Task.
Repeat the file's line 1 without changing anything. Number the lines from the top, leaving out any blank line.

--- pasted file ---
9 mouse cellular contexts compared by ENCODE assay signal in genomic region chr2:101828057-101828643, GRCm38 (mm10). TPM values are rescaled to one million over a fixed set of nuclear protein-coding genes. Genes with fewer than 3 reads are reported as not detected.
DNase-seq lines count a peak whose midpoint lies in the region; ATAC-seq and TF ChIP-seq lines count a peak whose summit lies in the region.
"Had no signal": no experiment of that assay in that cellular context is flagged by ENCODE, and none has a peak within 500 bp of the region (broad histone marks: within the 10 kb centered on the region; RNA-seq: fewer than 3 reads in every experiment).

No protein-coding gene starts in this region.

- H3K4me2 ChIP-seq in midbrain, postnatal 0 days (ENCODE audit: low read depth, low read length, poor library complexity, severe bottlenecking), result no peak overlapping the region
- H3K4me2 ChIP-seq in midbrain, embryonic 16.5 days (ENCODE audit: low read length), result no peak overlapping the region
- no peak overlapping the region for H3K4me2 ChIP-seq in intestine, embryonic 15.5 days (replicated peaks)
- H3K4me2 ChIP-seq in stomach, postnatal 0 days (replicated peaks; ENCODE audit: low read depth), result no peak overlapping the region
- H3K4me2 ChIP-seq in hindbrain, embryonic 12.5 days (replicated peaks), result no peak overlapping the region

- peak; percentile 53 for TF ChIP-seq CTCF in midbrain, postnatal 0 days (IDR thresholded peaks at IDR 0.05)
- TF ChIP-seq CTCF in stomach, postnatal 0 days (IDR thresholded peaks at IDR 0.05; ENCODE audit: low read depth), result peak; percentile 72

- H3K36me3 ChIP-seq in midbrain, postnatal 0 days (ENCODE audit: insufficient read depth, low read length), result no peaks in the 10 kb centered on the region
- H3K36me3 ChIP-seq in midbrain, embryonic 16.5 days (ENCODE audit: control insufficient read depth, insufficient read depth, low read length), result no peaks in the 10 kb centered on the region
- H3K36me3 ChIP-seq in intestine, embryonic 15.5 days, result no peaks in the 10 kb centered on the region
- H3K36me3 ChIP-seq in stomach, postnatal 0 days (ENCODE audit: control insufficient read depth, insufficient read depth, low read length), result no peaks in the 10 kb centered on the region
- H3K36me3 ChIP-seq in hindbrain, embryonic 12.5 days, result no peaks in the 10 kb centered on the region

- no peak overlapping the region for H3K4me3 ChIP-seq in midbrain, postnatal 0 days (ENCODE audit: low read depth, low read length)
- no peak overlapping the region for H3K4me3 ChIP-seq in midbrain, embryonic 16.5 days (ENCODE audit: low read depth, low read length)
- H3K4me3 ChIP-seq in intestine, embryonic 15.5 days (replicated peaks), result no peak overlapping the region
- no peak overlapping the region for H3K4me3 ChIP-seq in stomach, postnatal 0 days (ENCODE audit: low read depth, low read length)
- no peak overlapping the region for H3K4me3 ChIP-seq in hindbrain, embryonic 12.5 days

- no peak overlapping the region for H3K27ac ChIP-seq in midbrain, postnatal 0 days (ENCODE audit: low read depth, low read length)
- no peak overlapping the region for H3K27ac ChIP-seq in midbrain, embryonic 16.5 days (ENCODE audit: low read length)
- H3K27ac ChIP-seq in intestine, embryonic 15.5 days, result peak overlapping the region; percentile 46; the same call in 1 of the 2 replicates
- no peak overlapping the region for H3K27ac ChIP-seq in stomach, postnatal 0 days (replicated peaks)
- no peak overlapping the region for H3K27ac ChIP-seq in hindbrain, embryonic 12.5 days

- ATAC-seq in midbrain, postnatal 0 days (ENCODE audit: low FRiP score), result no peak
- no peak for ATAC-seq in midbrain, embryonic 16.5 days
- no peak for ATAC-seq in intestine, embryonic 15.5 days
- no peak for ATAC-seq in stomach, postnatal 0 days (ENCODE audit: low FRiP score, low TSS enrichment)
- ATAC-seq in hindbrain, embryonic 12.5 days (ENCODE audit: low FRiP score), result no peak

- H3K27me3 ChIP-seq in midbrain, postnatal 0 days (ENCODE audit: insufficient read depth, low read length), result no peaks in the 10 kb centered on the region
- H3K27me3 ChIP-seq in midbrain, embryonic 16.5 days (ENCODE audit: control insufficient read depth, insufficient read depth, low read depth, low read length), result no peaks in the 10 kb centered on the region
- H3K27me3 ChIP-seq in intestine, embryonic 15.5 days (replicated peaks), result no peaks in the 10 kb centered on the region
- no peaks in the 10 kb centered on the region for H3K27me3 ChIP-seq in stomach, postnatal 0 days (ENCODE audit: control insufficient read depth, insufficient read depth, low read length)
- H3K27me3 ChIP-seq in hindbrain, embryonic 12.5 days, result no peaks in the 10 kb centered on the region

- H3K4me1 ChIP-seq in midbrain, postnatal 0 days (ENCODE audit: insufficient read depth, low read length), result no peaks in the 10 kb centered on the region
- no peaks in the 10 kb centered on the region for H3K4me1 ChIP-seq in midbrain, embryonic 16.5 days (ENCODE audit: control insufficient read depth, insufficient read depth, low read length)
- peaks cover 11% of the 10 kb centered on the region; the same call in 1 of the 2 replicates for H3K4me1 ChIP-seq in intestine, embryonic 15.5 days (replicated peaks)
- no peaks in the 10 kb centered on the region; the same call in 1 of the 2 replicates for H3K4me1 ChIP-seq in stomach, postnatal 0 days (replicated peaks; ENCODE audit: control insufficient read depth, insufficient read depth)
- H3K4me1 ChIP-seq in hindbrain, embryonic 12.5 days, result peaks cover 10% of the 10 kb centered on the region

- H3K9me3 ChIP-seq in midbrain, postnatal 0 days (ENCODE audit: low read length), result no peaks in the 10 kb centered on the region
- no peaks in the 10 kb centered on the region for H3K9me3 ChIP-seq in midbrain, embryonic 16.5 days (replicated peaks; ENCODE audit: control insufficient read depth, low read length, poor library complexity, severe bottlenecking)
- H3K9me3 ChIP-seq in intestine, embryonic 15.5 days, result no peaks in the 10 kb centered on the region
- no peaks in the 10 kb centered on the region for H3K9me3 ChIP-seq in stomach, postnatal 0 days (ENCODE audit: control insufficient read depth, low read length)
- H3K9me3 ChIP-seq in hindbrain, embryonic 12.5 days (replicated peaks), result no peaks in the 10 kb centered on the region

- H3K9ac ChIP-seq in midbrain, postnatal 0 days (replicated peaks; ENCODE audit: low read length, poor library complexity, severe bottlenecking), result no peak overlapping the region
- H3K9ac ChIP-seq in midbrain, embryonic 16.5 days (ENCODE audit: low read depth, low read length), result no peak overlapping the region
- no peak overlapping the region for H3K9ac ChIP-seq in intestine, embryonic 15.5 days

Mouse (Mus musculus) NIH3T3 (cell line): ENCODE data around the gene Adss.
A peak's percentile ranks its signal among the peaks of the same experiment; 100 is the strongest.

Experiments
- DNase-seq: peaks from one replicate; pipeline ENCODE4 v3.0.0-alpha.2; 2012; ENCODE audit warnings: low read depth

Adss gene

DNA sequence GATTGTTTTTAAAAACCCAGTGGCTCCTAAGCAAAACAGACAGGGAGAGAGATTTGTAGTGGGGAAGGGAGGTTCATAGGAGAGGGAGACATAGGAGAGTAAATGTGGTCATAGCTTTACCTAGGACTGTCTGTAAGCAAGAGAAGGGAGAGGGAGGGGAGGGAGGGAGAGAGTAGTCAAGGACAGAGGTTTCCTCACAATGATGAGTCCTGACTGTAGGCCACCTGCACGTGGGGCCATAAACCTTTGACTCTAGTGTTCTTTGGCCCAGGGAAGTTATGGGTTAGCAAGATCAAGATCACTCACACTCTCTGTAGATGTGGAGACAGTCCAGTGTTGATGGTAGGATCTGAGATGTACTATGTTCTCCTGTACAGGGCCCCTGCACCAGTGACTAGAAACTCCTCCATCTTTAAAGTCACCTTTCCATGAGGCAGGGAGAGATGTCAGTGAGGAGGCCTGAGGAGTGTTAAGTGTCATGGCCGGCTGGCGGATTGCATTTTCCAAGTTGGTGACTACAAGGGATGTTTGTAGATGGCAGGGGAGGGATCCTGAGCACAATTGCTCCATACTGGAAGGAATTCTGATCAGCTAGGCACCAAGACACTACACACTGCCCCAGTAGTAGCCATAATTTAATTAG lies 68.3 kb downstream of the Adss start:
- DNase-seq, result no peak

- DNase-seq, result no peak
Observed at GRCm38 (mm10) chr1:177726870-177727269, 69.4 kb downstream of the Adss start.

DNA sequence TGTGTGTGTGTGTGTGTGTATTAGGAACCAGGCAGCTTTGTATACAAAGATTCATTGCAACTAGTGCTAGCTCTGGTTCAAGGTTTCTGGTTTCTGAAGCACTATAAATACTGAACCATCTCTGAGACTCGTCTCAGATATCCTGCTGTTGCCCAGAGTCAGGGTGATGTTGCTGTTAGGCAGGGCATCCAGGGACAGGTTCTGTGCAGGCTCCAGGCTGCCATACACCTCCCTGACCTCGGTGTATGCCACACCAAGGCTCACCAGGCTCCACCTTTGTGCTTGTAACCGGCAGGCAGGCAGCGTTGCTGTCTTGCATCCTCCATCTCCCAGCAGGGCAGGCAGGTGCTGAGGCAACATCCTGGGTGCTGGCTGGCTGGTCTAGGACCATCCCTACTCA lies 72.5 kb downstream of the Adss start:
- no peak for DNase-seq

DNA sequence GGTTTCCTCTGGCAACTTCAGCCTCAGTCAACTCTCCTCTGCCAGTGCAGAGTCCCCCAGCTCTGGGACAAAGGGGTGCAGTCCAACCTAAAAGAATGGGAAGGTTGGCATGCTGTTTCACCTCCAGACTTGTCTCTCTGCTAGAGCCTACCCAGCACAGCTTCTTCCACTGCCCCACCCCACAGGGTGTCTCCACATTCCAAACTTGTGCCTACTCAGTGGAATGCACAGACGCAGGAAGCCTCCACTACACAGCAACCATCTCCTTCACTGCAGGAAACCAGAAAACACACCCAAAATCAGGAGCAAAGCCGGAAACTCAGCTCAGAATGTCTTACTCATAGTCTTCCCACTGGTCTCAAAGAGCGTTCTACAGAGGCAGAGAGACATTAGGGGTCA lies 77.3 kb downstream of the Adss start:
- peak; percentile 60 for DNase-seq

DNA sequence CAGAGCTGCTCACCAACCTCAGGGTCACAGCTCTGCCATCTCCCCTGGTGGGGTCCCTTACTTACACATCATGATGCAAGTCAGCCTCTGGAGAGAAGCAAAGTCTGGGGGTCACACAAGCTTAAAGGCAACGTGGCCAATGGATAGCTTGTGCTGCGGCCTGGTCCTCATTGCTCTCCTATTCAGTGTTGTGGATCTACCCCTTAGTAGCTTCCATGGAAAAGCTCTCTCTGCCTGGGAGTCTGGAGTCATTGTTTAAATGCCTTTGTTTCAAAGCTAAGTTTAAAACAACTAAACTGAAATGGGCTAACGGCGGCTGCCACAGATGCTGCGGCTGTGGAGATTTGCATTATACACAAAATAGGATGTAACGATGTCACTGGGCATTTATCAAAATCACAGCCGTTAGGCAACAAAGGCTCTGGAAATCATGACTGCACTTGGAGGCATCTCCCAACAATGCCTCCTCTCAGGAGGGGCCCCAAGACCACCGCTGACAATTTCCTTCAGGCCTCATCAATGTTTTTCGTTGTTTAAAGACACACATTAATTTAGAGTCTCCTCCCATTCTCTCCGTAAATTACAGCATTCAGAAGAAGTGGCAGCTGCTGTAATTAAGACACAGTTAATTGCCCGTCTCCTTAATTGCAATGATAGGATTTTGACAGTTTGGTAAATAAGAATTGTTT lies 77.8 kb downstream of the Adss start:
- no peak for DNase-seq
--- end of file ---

9 mouse cellular contexts compared by ENCODE assay signal in genomic region chr2:101828057-101828643, GRCm38 (mm10). TPM values are rescaled to one million over a fixed set of nuclear protein-coding genes. Genes with fewer than 3 reads are reported as not detected.